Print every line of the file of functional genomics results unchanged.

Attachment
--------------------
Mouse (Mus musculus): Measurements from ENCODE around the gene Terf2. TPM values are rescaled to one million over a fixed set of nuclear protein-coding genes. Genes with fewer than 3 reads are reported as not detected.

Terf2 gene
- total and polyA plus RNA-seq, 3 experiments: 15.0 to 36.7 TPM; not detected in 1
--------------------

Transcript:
Mouse (Mus musculus): Measurements from ENCODE around the gene Terf2. TPM values are rescaled to one million over a fixed set of nuclear protein-coding genes. Genes with fewer than 3 reads are reported as not detected.

Terf2 gene
- total and polyA plus RNA-seq, 3 experiments: 15.0 to 36.7 TPM; not detected in 1